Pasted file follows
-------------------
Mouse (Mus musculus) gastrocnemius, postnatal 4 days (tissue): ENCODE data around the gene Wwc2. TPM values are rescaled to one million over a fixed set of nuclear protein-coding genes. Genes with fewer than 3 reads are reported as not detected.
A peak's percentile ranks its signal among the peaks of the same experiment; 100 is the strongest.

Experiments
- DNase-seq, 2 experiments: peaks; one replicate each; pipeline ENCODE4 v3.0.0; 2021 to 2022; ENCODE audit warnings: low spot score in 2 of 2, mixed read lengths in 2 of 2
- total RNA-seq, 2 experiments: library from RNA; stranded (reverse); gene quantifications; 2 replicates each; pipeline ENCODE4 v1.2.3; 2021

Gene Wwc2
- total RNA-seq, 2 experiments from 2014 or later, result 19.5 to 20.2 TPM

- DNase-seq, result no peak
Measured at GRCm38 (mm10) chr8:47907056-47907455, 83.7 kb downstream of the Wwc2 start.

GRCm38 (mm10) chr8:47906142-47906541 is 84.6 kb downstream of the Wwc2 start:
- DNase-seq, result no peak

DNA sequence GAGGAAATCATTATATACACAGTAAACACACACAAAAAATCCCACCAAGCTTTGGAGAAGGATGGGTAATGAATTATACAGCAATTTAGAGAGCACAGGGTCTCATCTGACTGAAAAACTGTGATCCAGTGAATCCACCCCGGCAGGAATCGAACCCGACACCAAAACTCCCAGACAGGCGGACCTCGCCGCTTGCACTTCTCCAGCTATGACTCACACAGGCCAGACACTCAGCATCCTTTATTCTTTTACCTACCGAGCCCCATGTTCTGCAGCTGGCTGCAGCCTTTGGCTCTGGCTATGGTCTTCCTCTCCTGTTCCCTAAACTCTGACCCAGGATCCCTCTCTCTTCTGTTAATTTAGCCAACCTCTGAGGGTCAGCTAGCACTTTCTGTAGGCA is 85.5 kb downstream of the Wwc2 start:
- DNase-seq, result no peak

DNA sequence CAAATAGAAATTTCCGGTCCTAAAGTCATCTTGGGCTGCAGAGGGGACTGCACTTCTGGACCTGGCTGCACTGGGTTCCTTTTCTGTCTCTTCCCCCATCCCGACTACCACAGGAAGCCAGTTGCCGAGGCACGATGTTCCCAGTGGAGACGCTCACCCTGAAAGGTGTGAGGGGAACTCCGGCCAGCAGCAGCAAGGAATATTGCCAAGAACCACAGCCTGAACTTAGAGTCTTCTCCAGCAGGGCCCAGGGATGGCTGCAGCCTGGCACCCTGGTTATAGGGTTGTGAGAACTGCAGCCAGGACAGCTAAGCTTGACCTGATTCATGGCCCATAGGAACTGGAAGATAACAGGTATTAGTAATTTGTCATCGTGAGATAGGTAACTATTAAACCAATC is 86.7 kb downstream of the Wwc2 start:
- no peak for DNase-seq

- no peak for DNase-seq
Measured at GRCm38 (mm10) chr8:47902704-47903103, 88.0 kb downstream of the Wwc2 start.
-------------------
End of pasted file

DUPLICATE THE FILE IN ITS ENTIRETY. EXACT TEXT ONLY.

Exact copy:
Mouse (Mus musculus) gastrocnemius, postnatal 4 days (tissue): ENCODE data around the gene Wwc2. TPM values are rescaled to one million over a fixed set of nuclear protein-coding genes. Genes with fewer than 3 reads are reported as not detected.
A peak's percentile ranks its signal among the peaks of the same experiment; 100 is the strongest.

Experiments
- DNase-seq, 2 experiments: peaks; one replicate each; pipeline ENCODE4 v3.0.0; 2021 to 2022; ENCODE audit warnings: low spot score in 2 of 2, mixed read lengths in 2 of 2
- total RNA-seq, 2 experiments: library from RNA; stranded (reverse); gene quantifications; 2 replicates each; pipeline ENCODE4 v1.2.3; 2021

Gene Wwc2
- total RNA-seq, 2 experiments from 2014 or later, result 19.5 to 20.2 TPM

- DNase-seq, result no peak
Measured at GRCm38 (mm10) chr8:47907056-47907455, 83.7 kb downstream of the Wwc2 start.

GRCm38 (mm10) chr8:47906142-47906541 is 84.6 kb downstream of the Wwc2 start:
- DNase-seq, result no peak

DNA sequence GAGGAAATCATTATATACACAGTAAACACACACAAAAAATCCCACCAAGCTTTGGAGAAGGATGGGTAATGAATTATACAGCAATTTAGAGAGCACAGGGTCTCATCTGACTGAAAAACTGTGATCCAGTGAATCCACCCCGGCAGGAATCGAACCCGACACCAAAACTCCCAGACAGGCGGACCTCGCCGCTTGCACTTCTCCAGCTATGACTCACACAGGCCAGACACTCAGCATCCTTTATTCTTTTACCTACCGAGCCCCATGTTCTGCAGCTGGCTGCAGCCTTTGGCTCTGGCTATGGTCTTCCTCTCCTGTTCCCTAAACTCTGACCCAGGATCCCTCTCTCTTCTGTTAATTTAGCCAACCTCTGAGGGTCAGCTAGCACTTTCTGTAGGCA is 85.5 kb downstream of the Wwc2 start:
- DNase-seq, result no peak

DNA sequence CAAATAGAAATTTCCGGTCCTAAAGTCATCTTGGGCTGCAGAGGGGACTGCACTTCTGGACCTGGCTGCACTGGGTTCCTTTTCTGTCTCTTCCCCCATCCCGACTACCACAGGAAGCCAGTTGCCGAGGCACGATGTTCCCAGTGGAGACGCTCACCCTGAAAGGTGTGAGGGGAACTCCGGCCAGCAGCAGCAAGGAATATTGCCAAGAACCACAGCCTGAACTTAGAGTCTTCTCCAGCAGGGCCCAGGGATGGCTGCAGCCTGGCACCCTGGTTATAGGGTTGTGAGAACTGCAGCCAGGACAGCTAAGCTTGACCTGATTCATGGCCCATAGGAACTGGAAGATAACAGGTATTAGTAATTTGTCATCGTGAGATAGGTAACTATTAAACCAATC is 86.7 kb downstream of the Wwc2 start:
- no peak for DNase-seq

- no peak for DNase-seq
Measured at GRCm38 (mm10) chr8:47902704-47903103, 88.0 kb downstream of the Wwc2 start.